In fact, I’ve been thinking a lot about how drones can be used as weapons of mass destruction. All you need is a kid with a passion for chemistry and biology, some lab equipment or incubators and shakers, and access to publicly available databases and reagent vendors. Sure, some of the reagents could be expensive. That’s what a cleverly written gofundme Page is for. Then just rig a drone, sit back and watch what happens.

You don’t even need a gun.

Why yes, it is frightening. There are enemies out there thinking of even more clever ways to hurt us. Or it could come from a home grown terrorist. Maybe we could all benefit in some crash courses in the ethics and morality of a “winner takes all” mentality, and that practicing machiavellian behavior is bad, misanthropic and anti-social. For a start, we could stop pretending that a candidate like Donald Trump is entertaining and good for ratings.

Or we could treat every child in this country, regardless of the circumstances of their birth with dignity, kindness and respect, giving them an equal start in life so they have no need to seek revenge when they grow up to be old enough to figure out how to make dangerous substances in their garages.

*******************************

About those tariffs, Trump is throwing numbers around like they’re bargaining chips but as I heard someone say last night on the radio, businesses do not thrive in an atmosphere of uncertainty. They need to be able to predict what’s going to happen fairly reliably from day to day. Trump’s malevolent capriciousness has the capacity to affect markets all over the world in unpredictable ways, not least of which is via retaliation. The EU is already starting to talk about imposing tariffs on Harley Davidson motorcycles and Kentucky bourbon. That’s to send Wisconsin’s Paul Ryan and Kentucky’s Mitch McConnell a message.

But what was even more unsettling was walking around downtown Pittsburgh last night with msnbc talking about Trump meeting with steel workers. I feel for them. I really do. I felt for them even more strongly about 36 years ago when the steel mills in Pittsburgh closed up for good and there was genuine pain in the city. It was devastating.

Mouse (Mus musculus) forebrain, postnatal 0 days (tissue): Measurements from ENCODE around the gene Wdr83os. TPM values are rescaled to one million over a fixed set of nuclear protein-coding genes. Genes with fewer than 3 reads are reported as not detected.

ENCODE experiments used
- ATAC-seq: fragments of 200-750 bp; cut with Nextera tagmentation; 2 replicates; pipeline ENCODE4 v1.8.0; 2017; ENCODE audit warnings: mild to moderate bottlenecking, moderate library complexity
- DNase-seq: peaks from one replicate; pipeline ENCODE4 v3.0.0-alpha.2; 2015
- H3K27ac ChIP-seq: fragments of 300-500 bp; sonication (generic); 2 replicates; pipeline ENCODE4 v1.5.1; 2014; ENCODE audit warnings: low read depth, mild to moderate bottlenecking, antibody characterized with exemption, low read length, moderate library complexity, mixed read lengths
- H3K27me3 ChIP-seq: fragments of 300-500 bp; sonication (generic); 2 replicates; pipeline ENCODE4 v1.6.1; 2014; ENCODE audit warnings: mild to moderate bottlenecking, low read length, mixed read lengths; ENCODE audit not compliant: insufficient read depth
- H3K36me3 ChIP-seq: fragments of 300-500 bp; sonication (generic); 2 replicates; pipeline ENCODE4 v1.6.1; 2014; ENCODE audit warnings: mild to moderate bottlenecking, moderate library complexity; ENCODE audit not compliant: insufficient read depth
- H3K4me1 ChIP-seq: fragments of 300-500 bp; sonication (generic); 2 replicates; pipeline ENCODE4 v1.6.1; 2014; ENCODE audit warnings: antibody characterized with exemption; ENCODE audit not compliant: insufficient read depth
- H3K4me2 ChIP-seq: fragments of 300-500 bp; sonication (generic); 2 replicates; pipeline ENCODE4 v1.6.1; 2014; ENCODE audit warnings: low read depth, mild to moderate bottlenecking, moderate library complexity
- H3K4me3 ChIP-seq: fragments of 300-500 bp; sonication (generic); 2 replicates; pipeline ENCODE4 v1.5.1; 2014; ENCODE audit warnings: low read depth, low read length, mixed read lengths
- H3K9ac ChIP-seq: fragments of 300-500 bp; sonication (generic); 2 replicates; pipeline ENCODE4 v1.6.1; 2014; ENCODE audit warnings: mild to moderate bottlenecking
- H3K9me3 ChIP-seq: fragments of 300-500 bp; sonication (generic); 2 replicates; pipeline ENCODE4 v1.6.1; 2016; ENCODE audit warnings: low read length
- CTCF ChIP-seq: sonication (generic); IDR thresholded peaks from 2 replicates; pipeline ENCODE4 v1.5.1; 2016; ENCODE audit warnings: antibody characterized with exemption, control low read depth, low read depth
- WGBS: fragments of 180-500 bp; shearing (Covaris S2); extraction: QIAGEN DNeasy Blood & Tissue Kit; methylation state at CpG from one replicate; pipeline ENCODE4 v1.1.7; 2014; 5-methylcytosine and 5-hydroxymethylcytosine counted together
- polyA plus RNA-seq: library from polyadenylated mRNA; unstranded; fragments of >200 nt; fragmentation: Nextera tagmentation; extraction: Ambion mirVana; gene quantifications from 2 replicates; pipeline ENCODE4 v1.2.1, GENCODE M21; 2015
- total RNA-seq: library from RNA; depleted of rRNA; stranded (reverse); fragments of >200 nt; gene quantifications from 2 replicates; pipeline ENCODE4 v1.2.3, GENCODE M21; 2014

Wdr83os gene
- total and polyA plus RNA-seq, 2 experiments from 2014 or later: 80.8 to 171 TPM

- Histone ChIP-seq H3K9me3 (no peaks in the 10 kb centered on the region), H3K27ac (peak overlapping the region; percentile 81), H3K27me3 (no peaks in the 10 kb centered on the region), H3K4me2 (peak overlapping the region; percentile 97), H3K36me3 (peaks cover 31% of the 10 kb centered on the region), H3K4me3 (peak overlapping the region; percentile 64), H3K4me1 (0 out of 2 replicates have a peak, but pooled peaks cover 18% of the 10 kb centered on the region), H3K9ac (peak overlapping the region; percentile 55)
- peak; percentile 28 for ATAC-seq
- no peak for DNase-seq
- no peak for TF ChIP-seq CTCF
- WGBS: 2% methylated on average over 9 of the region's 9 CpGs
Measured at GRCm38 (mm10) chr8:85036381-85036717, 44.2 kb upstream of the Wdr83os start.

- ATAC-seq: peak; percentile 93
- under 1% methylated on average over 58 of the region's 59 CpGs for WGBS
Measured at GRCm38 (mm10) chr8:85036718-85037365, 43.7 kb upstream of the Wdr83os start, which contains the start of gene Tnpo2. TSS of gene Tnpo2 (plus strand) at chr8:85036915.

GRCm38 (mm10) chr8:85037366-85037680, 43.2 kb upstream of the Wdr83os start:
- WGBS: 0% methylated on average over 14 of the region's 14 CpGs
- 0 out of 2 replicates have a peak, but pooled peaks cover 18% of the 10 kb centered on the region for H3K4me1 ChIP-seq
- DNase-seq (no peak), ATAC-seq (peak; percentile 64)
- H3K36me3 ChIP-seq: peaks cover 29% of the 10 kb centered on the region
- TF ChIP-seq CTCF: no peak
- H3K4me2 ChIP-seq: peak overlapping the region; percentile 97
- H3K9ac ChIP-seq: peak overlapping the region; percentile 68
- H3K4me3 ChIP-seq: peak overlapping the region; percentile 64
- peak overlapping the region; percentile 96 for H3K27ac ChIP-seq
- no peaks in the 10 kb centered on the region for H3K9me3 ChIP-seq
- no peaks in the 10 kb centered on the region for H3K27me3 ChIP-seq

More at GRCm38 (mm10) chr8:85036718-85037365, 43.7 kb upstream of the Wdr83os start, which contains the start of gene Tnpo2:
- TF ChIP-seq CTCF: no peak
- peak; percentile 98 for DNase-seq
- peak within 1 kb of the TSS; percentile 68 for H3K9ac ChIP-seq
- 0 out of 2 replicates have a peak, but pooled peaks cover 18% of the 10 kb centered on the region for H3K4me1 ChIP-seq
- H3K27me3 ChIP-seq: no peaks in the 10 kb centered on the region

But the thing is, those mills are gone for good. They were torn down and turned into shopping centers. There are only a few left. I’m talking about the physical buildings. They no longer exist for the most part. The sky in Pittsburgh is clean, the buildings are shiny and pretty. It’s a very nice place now that the mills aren’t belching smoke and turning the sky orange at night with sandblasting or putting to children to sleep with the sound of banging and clanging from the mill down the hill.

Those days when US Steel dominated the economy here are never coming back. Even the US Steel building lost its US steelness. It now sports a gigantic UPMC logo on the top floors.

Sure, go ahead, roll out a tariff on steel a week before a milestone congressional special election. BOTH candidates support it. There is still a small steel presence in the 18th district. But there’s a whole generation of southwestern Pennsylvanians who didn’t grow up expecting to work in the mills. This is an IT, robotics and healthcare town now.

If the Republicans were so concerned with saving the steel industry, they should have done something about it when Reagan was president and if I recall correctly, Reagan was absolutely NOT a union man.

Be careful what you wish for.